Advanced Search | Text Only
Southern Rights: Political Prisoners and the Myth of Confederate Constitutionalismby Neely Jr., Mark E.
Publisher: University Press of Virginia
Issue: Spring 2000
In 1978, the historian Richard Cobb published a short book, entitled Death in Paris, about the 400 or so Parisian suicides who found their way to the municipal morgue during the tumultuous years of the Jacobins and the Directory. Ostensibly local history, Cobb's book shows the continuity of bureaucracy, law, and social attitudes during a revolution, along with the continuing need for public order. His book is one of the important treatises on revolutionary France.
Mark E. Neely, Jr., in Southern Rights, has written on the same sort of technical topic in a slim treatise. Neely shows the continuity of social attitudes and legal habits, and the abiding need for social order in tumultuous years, in this case in the Confederacy at war. He has written a significant book on the Confederacy, which has implications both for the nature of Confederate government and for southern American society.
Southern Rights takes as its thesis that the Confederate record on civil liberties, particularly habeas corpus, was shabby and disreputable, as several southern lawyers and a few judges pointed out at the time. The Confederate government treated civil liberties with suspicion and disregard that matched, perhaps exceeded, Union practices under Lincoln. Modern historiography maintaining that the Confederacy had a tender regard for civil liberties and habeas corpus has been at least misleading and unsupported by documents.
Neely has found large numbers of letters and reports in the archives of the Confederate War Department, documenting at least 4,100 political prisoners in the South, along with the correspondence of those who wanted passes or exemptions from conscription as well as the work of the loosely organized habeas corpus commissioners who examined the files of those apprehended for disloyalty or indiscreet talk. The correspondence and reports amounted to a substantial body of documents, filed randomly or under the names of the War Department commissioners, and thus hard to track down or classify. Neely has canvassed the records and put together the story of Confederate political prisoners and imposition of political orthodoxy.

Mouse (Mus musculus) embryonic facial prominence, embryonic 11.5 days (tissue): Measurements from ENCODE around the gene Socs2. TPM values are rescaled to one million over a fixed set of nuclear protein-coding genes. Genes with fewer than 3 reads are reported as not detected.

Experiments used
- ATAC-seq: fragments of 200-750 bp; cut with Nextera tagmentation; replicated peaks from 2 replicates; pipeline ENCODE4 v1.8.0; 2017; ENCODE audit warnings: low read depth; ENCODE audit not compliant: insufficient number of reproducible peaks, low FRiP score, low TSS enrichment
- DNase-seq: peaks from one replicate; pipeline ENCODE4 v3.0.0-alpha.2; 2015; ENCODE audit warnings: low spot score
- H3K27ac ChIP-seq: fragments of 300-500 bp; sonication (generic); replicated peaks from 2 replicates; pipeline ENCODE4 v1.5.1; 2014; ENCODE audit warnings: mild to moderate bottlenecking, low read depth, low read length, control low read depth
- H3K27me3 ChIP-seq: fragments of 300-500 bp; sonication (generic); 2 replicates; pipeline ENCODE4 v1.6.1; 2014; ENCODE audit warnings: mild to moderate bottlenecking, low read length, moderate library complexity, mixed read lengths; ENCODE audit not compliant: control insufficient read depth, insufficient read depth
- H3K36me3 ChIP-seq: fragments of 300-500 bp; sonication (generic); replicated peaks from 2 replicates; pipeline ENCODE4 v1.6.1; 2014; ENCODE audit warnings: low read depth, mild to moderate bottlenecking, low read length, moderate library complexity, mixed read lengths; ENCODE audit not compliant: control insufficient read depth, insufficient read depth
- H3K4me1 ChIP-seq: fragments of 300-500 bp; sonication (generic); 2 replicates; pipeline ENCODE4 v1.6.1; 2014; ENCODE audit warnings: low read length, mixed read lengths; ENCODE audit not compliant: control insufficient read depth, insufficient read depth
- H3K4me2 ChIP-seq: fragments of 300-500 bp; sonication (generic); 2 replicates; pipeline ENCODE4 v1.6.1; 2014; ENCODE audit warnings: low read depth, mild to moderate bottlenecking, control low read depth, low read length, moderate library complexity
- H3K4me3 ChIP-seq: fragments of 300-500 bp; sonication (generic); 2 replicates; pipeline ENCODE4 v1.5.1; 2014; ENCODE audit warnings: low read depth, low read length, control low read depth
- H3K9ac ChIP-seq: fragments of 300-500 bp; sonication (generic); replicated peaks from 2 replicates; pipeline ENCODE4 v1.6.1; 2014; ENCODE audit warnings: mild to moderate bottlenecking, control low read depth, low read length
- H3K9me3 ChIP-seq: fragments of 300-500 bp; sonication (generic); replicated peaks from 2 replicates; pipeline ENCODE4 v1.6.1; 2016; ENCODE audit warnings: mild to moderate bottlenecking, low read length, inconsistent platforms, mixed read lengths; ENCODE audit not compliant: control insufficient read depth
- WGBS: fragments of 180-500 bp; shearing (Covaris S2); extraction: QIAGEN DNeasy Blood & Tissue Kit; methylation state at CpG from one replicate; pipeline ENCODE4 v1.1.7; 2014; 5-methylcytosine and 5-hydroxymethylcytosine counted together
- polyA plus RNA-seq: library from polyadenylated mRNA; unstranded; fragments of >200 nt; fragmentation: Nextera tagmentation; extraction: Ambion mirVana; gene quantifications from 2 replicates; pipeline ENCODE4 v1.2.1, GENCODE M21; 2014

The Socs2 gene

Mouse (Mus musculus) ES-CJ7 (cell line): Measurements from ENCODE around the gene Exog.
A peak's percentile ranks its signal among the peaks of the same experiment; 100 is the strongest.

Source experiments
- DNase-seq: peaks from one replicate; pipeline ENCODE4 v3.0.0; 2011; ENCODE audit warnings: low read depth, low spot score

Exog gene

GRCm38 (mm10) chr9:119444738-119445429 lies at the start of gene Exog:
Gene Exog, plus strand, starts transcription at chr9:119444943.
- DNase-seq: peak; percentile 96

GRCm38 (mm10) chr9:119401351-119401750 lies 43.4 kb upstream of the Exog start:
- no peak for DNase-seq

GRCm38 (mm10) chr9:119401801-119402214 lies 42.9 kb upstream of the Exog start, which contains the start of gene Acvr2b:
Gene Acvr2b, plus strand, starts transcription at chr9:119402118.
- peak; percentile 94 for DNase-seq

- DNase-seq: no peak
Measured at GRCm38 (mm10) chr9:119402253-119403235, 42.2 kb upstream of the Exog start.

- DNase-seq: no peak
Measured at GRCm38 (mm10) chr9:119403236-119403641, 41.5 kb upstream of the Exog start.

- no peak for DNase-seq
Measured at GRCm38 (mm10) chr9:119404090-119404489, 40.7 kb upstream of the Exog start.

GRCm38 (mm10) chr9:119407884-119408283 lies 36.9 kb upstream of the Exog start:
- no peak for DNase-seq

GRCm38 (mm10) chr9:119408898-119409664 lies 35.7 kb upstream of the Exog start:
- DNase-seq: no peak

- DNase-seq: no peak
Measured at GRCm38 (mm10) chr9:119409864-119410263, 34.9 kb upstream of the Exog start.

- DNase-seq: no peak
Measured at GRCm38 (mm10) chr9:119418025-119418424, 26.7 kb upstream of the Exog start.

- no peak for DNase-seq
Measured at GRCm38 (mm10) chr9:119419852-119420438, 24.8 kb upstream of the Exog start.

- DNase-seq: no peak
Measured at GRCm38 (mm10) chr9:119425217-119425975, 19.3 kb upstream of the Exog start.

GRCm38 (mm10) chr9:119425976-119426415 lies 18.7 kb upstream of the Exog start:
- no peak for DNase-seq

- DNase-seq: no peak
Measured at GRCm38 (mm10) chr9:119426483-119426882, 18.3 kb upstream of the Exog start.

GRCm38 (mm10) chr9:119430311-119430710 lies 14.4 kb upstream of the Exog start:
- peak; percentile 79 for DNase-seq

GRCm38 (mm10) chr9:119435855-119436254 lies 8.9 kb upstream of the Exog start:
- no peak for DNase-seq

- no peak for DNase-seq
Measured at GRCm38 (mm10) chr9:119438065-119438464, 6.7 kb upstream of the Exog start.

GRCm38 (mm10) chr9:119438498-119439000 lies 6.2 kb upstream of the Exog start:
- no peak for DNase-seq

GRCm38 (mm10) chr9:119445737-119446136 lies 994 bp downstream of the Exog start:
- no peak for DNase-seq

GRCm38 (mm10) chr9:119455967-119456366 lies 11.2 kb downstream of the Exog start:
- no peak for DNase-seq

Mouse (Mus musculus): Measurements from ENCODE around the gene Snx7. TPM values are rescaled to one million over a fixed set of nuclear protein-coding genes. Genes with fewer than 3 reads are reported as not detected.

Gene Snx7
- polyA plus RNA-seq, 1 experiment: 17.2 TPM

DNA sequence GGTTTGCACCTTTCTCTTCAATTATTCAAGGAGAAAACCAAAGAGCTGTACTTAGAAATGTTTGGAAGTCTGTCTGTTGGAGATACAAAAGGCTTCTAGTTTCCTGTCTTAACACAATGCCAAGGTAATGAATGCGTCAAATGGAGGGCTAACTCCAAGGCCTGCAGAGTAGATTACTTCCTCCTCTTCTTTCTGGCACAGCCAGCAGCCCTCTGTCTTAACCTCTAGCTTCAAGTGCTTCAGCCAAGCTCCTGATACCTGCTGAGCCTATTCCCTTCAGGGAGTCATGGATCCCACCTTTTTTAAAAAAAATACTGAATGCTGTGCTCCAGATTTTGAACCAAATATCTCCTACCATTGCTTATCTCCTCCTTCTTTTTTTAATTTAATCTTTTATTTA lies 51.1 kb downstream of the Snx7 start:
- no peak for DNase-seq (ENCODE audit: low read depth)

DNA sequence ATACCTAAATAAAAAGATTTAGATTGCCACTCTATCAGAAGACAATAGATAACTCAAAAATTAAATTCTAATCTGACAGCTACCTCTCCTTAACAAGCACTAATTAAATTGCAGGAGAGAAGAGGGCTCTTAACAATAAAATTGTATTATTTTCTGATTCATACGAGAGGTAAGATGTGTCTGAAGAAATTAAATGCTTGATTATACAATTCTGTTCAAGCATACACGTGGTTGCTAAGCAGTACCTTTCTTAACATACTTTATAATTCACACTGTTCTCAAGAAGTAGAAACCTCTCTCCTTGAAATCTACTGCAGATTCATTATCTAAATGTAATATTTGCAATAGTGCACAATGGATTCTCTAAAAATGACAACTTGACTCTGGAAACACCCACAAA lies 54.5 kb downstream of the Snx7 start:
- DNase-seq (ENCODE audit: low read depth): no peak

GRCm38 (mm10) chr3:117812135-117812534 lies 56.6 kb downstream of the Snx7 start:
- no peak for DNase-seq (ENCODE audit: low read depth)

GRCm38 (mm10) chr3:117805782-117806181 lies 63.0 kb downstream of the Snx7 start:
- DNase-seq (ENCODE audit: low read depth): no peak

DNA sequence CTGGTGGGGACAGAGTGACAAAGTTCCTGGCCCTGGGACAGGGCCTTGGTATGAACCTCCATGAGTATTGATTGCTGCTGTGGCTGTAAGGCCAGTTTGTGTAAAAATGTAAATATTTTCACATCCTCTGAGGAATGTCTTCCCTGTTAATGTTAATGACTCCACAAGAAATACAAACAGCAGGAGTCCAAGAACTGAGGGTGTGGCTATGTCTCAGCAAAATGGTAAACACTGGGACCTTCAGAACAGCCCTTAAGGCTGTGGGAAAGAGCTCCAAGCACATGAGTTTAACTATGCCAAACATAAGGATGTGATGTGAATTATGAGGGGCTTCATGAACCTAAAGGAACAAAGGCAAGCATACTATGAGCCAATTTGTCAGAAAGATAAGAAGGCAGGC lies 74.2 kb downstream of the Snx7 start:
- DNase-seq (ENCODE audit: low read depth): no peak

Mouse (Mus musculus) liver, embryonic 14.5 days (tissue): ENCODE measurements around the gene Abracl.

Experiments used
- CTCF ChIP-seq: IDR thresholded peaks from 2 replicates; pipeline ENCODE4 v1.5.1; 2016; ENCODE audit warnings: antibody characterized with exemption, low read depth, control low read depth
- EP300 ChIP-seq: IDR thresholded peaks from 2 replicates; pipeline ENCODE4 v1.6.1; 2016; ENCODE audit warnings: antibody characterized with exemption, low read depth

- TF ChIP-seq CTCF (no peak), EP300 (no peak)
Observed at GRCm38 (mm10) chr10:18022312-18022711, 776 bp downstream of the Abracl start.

Some generalizations can be made about the southern detainees and political prisoners. Many were poor and lacked social influence, and the majority were arrested in border areas, such as coastal Carolina, western Virginia, and eastern Tennessee. The rise in detentions along the borders mirrored the Union pattern, as did the effective suspension, both by law and by administrative usage, of habeas corpus. Many of the southern political prisoners, known to have opposed secession (and consequently hardly worthy of being considered "true southern men"), were detained for their political opinions. Most were arrested for local, not national reasons; they disturbed their neighbors or the local military, not the central or even state governments. In general, the Confederacy had a civil liberties record similar to that of the Union -- not surprising, since the societies were both American and similarly were under the pressures of war.
The Confederacy did not suspend the writ of habeas corpus for the duration. The Confederate Congress suspended habeas corpus by statute from February 27, 1862, to February 13, 1863, and again from February 15, 1864, to July 31, 1864. In addition, Jefferson Davis declared martial law over selected areas of the Confederacy.
But the Confederate government developed a formal system of administering political arrests: the habeas corpus commissioners housed in the War Department. The commissioners began work in September 1861, before martial law or the suspension of habeas corpus, and worked beyond the statutory suspension of the Great Writ. An informal body, operating without clearly defined duties and functioning for administrative convenience, the commissioners disposed of most cases of political prisoners that went up to Richmond. Neely describes them, on page 97, as a "personnel office . . . disciplining difficult people" in order to salvage some for Confederate service. This is not the usual definition of civil liberties law.
The habeas corpus commissioners functioned fundamentally within a culture of political solidarity. From the crisis years of the 1850s, the South had grown markedly less tolerant of dissent, and this preference of regional solidarity was accentuated by war and Reconstruction. In this excellent and important book on Confederate political prisoners, Mark E. Neely, Jr. has described a neglected chapter in the development of the southern identity, including a certain carelessness about civil liberties.
James D. Hardy, Jr. is associate dean of the Honors College at Louisiana State University and has published several books on both history and literature.